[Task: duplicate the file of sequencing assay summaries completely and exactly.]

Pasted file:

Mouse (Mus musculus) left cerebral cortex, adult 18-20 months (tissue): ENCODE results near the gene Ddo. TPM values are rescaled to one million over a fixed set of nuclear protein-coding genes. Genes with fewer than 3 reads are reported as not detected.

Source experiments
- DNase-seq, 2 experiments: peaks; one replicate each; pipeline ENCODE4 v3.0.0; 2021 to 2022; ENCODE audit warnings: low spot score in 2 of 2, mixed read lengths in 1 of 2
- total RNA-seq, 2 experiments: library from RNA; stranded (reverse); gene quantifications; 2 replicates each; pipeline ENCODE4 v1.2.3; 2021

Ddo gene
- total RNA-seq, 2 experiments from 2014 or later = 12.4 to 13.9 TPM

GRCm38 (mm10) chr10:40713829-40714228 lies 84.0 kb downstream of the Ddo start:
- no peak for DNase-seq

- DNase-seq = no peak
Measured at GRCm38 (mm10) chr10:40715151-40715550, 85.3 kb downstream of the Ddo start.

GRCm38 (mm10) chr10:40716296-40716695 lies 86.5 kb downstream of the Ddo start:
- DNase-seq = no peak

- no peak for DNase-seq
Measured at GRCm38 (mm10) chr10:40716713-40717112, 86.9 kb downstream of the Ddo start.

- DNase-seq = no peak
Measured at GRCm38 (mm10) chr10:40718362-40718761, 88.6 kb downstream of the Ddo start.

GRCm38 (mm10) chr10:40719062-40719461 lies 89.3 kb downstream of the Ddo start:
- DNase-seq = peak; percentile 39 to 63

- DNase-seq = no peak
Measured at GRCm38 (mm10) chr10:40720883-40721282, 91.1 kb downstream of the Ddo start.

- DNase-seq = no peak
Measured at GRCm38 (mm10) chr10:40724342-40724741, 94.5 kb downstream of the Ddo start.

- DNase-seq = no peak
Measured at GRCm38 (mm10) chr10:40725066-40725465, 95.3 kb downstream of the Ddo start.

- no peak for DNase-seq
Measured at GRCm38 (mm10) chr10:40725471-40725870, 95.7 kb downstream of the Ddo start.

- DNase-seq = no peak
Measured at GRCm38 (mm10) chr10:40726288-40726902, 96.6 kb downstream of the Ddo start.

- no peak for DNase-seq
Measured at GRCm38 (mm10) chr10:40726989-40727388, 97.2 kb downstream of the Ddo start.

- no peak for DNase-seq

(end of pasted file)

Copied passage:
Mouse (Mus musculus) left cerebral cortex, adult 18-20 months (tissue): ENCODE results near the gene Ddo. TPM values are rescaled to one million over a fixed set of nuclear protein-coding genes. Genes with fewer than 3 reads are reported as not detected.

Source experiments
- DNase-seq, 2 experiments: peaks; one replicate each; pipeline ENCODE4 v3.0.0; 2021 to 2022; ENCODE audit warnings: low spot score in 2 of 2, mixed read lengths in 1 of 2
- total RNA-seq, 2 experiments: library from RNA; stranded (reverse); gene quantifications; 2 replicates each; pipeline ENCODE4 v1.2.3; 2021

Ddo gene
- total RNA-seq, 2 experiments from 2014 or later = 12.4 to 13.9 TPM

GRCm38 (mm10) chr10:40713829-40714228 lies 84.0 kb downstream of the Ddo start:
- no peak for DNase-seq

- DNase-seq = no peak
Measured at GRCm38 (mm10) chr10:40715151-40715550, 85.3 kb downstream of the Ddo start.

GRCm38 (mm10) chr10:40716296-40716695 lies 86.5 kb downstream of the Ddo start:
- DNase-seq = no peak

- no peak for DNase-seq
Measured at GRCm38 (mm10) chr10:40716713-40717112, 86.9 kb downstream of the Ddo start.

- DNase-seq = no peak
Measured at GRCm38 (mm10) chr10:40718362-40718761, 88.6 kb downstream of the Ddo start.

GRCm38 (mm10) chr10:40719062-40719461 lies 89.3 kb downstream of the Ddo start:
- DNase-seq = peak; percentile 39 to 63

- DNase-seq = no peak
Measured at GRCm38 (mm10) chr10:40720883-40721282, 91.1 kb downstream of the Ddo start.

- DNase-seq = no peak
Measured at GRCm38 (mm10) chr10:40724342-40724741, 94.5 kb downstream of the Ddo start.

- DNase-seq = no peak
Measured at GRCm38 (mm10) chr10:40725066-40725465, 95.3 kb downstream of the Ddo start.

- no peak for DNase-seq
Measured at GRCm38 (mm10) chr10:40725471-40725870, 95.7 kb downstream of the Ddo start.

- DNase-seq = no peak
Measured at GRCm38 (mm10) chr10:40726288-40726902, 96.6 kb downstream of the Ddo start.

- no peak for DNase-seq
Measured at GRCm38 (mm10) chr10:40726989-40727388, 97.2 kb downstream of the Ddo start.

- no peak for DNase-seq